constitute discrimination on the basis of sex under Title IX.
See Franklin v. Gwinnett Cty. Pub. Sch, 503 U.S. 60,
75 (1992) (sexual harassment that qualifies as sex
discrimination under Title VII also qualifies under Title
IX). "An institution can be held liable for a Title IX
violation only if 'an official who . . . has authority to
address the alleged discrimination and to institute
corrective measures . . . has actual knowledge of
discrimination in the [institution's] programs and fails
adequately to respond' or displays 'deliberate
indifference' to discrimination." Jennings v.
Univ. of N. Carolina, 482 F.3d 686, 700 (4th Cir. 2007)
(quoting Gebser v. Lago Vista Indep. Sch. Dist., 524
U.S. 274, 290 (1998)) (alterations in original). That is,
institutions like the Board of Education can only be held
liable for Title IX violations if an official with authority
to remedy the discrimination has actual knowledge that
discrimination is occurring or is deliberately indifferent to
plaintiff has not alleged sufficient facts, even drawing all
reasonable inferences in his favor, to plausibly suggest that
the Board of Education had actual knowledge of Mr.
Olson's conduct or was deliberately indifferent to that
conduct. First, Ms. Castleberry, as principal of Wendell
Middle School, was not an official with authority to remedy
the discrimination that plaintiff complains of. Despite
plaintiffs suggestion that this Court ignore Fourth Circuit
precedent, Baynard v. Malone, 268 F.3d 228 (4th Cir.
2001), is controlling. In Baynard, the Fourth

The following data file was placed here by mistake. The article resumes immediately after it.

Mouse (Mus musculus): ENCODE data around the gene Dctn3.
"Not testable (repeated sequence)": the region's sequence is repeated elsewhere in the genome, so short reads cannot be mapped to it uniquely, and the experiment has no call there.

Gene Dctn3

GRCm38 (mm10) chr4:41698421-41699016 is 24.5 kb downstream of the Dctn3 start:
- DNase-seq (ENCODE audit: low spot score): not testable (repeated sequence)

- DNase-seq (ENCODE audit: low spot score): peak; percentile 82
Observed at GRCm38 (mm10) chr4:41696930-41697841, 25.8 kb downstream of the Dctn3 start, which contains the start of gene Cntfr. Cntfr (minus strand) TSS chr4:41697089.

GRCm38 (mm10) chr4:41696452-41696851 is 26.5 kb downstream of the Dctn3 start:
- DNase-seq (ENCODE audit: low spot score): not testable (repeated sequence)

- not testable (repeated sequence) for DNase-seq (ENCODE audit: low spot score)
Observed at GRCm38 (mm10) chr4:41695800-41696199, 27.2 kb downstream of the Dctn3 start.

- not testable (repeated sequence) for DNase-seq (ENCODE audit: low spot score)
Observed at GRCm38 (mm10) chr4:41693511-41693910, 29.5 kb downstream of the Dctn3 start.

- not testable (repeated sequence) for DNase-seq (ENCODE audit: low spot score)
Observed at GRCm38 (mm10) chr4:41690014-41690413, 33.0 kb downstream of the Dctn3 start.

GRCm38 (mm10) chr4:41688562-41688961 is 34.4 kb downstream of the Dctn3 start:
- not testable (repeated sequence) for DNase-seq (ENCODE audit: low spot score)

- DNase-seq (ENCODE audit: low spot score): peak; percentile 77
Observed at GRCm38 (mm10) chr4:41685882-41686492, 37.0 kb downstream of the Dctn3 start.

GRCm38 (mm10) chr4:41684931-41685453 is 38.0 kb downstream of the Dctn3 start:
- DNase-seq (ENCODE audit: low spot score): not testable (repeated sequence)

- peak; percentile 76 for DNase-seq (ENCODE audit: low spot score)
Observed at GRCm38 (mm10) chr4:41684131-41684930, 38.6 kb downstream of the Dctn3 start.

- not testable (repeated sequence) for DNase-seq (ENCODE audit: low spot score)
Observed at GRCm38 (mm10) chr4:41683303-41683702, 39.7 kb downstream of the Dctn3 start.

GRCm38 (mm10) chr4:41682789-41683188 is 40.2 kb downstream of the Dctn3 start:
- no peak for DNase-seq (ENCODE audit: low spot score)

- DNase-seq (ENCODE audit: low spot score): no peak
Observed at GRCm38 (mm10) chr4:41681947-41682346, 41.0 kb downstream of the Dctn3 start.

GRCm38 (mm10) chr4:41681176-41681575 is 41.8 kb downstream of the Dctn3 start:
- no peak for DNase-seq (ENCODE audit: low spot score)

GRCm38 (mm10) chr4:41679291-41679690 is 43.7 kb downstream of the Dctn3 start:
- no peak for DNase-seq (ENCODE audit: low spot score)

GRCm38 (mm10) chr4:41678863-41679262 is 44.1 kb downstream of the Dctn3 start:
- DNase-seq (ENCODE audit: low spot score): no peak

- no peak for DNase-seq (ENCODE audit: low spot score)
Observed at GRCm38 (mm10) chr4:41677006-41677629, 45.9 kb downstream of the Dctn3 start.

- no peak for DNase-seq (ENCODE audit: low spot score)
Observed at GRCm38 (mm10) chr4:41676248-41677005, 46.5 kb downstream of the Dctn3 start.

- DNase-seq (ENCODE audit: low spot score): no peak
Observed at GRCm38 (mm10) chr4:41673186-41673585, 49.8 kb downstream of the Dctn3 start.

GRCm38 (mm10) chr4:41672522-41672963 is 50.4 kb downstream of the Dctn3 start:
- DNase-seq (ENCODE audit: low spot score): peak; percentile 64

Circuit determined that whether "a supervisory employee
may be viewed as the proxy of the school district depends
upon whether the district has delegated to that employee the
traditional powers of an employer." 268 F.3d at 239.
Baynard held that a school principal was not the
"functional equivalent" of the public school
district, given that state law reserved for the school board
"the power to hire, fire, transfer, or suspend
teachers." Id. Similarly, North Carolina does
not confer upon its public school principals the powers of an
employer, reserving those powers to the school board instead.
See generally N.C. Gen. Stat. §§
115C-276(j), 115C-288, 115C-299, 115C-325. If Ms. Castleberry
is not a proxy for the Board of Education such that her
actual knowledge could be imputed to the Board, then neither
are the teacher defendants.
to the extent that plaintiff attempts to state a Title IX
claim for events that occurred following Mr. Olson's
arrest, plaintiff has failed to allege that the Board of
Education took any action that discriminated against
plaintiff on the basis of his sex. Plaintiff alleges that the
Board of Education "acted with deliberate indifference
to Plaintiffs right to a safe and secure education
environment," failed to provide him with counseling and
academic support, and failed to terminate or discipline other
employees. [DE 1, ¶ 89]. But, even taking plaintiffs
allegations as true, plaintiff has not established that any
of the Board of ...